By Jeremy Tiers, Director of Admissions Services
“That was completely unexpected!” Those were the words that a good friend of mine told me he thought to himself after having a conversation with an undecided senior at his school’s admitted student day event.
My friend doesn’t work in admissions and instead is the Head Men’s Basketball Coach for the small, private university. He had just finished giving a presentation at the request of the VP of EM to a group of students and their parents when one student approached him and said this:
“I really want to come here but you guys don’t have a football team…growing up I always dreamed I would be cheering for my school’s football team on Saturdays.”
The undecided senior explained to my friend that she had narrowed her choices down to his school and one other small, private college in the same state…the other school by the way does have a football team. She told him she felt like he was honest and genuine during his presentation, so she figured he might be able to help her understand how she would fill her weekends without football. She really liked the people at his school she had met/talked with throughout the college search process, but football, in her mind, was a big deal to her. She was having trouble understanding how she would fill that void.
Choosing a college based on a football team or a school’s athletic success, a high-end student center, or climbing walls and lazy rivers might seem completely illogical to you and the wrong way to come to a final decision. In fact the mother of this student told my friend she didn’t want to let her daughter ask him this question because she couldn’t believe this is what her daughter’s decision might come down to.
Always remember this – you’re not recruiting you, you’re recruiting this generation of students. And, over the past couple of years I’ve seen more examples of irrational, emotional decisions than ever before in our ongoing work with college admission departments.
Here are five important constants I see with this generation that I want you to keep in mind:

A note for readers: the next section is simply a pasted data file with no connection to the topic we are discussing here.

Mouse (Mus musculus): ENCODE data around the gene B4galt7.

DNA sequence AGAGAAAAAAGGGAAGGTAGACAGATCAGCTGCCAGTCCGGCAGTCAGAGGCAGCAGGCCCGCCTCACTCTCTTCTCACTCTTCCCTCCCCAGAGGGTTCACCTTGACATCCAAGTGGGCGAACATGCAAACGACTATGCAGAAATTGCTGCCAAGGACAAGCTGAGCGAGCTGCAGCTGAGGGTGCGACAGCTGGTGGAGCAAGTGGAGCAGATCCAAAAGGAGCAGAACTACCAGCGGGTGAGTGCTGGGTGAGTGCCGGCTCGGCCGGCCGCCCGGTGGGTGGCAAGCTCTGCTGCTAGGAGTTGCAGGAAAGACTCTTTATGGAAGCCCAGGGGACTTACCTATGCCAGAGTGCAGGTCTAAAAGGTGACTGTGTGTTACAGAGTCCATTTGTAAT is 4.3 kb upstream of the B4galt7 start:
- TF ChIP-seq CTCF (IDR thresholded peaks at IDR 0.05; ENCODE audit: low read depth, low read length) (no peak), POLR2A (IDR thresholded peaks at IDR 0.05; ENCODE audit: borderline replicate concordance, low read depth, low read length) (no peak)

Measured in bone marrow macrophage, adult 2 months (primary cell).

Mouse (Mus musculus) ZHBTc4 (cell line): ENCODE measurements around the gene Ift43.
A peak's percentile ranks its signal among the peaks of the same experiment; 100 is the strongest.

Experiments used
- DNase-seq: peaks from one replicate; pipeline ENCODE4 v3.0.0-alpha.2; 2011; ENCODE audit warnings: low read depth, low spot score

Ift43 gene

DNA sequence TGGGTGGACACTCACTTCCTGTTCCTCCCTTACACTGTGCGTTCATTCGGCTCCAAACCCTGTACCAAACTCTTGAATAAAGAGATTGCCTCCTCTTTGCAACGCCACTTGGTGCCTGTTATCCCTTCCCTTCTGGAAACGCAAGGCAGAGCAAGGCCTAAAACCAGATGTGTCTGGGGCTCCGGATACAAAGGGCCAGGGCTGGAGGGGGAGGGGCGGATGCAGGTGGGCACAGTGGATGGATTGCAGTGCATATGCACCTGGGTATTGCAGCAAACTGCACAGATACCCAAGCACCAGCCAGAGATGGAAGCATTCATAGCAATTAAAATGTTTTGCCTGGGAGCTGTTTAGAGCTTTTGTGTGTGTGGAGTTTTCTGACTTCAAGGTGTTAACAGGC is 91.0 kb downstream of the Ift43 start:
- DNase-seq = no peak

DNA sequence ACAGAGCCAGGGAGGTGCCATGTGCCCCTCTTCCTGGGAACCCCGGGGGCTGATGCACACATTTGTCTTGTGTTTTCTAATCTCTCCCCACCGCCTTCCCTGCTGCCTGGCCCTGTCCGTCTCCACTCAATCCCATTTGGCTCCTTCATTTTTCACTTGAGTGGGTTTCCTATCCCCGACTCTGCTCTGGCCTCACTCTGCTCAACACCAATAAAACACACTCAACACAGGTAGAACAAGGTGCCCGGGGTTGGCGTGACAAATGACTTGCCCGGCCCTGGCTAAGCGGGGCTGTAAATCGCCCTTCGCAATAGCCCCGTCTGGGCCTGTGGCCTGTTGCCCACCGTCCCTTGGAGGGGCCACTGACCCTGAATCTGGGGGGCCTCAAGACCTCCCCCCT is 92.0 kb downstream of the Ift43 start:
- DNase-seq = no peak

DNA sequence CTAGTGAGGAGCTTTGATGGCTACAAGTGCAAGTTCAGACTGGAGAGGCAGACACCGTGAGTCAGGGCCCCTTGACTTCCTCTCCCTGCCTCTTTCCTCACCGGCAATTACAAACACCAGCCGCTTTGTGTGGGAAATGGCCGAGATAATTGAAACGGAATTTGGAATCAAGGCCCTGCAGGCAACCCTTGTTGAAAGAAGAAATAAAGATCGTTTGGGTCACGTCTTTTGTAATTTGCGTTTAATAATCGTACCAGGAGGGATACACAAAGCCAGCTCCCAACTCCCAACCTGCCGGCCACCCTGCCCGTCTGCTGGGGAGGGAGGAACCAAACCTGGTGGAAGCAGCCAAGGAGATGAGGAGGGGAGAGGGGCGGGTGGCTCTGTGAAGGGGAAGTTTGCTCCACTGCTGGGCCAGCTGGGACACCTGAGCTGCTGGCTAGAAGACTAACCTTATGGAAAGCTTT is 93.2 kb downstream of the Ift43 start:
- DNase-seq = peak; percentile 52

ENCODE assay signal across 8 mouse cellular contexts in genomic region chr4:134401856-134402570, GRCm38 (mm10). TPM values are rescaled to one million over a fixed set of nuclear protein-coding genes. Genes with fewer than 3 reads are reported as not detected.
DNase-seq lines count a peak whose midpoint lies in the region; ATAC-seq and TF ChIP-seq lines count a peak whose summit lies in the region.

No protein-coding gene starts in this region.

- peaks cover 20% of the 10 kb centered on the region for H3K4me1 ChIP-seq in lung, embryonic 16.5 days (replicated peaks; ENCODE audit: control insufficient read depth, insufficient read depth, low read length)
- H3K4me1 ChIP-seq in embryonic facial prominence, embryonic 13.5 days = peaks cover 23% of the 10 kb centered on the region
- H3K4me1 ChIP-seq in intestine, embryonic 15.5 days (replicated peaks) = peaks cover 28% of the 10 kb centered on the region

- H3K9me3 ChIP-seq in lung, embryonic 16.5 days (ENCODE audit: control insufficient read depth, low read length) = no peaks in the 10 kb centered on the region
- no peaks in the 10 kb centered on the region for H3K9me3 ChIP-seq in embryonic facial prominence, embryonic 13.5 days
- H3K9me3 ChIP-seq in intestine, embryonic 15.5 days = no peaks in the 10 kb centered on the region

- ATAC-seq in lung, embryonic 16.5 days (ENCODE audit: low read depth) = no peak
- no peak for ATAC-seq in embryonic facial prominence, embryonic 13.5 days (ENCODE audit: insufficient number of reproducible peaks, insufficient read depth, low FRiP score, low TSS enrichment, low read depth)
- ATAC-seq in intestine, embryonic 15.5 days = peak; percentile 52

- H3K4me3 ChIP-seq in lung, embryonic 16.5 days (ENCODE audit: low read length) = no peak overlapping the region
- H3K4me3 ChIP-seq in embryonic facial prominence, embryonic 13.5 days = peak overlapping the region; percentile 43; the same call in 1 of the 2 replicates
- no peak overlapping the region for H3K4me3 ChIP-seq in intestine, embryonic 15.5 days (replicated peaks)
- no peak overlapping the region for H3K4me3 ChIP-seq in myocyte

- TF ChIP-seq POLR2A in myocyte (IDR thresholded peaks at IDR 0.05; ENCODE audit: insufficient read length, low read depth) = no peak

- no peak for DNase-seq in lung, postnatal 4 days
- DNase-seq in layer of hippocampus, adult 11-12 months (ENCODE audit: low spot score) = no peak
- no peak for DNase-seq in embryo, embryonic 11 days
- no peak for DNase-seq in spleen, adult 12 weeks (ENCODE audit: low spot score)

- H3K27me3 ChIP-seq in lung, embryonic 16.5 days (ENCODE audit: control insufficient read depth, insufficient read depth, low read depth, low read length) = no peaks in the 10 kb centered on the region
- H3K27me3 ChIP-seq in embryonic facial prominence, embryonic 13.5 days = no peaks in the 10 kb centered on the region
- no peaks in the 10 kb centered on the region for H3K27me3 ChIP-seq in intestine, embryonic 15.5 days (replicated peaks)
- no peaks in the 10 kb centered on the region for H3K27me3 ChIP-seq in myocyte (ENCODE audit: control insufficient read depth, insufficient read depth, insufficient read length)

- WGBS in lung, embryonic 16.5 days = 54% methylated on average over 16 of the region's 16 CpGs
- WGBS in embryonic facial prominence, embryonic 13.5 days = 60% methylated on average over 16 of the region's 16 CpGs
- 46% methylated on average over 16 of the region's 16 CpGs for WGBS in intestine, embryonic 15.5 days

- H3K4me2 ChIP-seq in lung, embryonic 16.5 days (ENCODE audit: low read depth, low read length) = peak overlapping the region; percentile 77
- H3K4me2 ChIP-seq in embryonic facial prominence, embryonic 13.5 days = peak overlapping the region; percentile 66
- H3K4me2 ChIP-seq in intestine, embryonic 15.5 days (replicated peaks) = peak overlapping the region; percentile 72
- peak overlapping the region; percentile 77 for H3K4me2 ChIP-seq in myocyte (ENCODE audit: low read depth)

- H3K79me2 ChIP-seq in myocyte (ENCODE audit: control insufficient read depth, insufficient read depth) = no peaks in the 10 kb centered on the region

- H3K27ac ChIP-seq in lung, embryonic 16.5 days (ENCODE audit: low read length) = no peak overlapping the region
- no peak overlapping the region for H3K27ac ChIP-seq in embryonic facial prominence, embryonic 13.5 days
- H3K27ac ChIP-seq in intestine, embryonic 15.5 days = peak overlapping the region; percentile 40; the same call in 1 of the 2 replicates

- They’re deciding based on their emotions. Emotion outweighs logic and facts.
- They’re thinking short term, not long term when it comes to their college experience. What feels right at that moment versus over 4 years.
- They’re looking to see which colleges really personalize the process. Are you a resource or salesperson? Are you consistently staying in touch and asking them for their thoughts? Do you feel like someone they can trust?
- They’re relying on others to help them make their decisions. Namely parents, peers, and other family and friends in their community. And possibly even you!
- They’ll often turn to irrelevant statistics to justify their actions. You might develop a great relationship with a student and have a solid financial aid package, but in the end, they pick the school with the larger, newer dorm rooms or the one where they boyfriend, girlfriend, or group of friends are going.
The bottom line is this generation is a tough group to recruit.
Let me share with you some additional ideas/thoughts that might help you moving forward:
- Search out information as early as possible about how they’re going to make their college decision. Ask questions that let the student reveal their tiebreakers and other things that matter to them…no matter how silly you might think they are.
- If the early recruiting emails and letters you send are focused solely on the logical argument that your school and your academic program are the best choice right out of the gate, you may be making a huge mistake. It’s not that your prospect doesn’t need that it just may not be the right time as you start the recruiting process.
- Over the past year in both this newsletter and during NACAC affiliate conferences I’ve spoken at, I’ve really tried to drive home just how much today’s prospects are driven by fear. How are you, your colleagues, and your recruiting messages helping to alleviate that fear?
- Find ways to feed their emotions and make a personal connection rather than a logical case. If you take that approach you’ll set yourself up for having them listen to your logical case more intently once you have that illogical, emotional connection.
- It’s okay to ask them, “Is that the smart way to make your college decision?” Maybe the answer is yes, or maybe it isn’t. Asking that question and actually getting them to think about everything in a new light is one of the most productive challenges you can issue during the recruitment process.
- Make your case with more passion than your competition. I continue to see/hear plenty of stories where the emotional connections that the admissions staff helped build end up being a significant reason why the student chose their school. Emotions sell because emotions are real. And remember, passion has nothing to do with your budget.
- Always include the parents. When you clue them in early on to your conversations with their son/daughter, and why your point of view is important, you gain allies.
This advanced thinking and problem solving is one of the many skills I teach admission counselors and leaders when I come to campus and lead our popular training workshop. If you or your colleagues are looking for fresh perspective and insight from someone who works with many college clients throughout the country, email me now and let’s start a conversation. My spring/summer calendar has filled up even more over the past two weeks, and I don’t want you to miss out!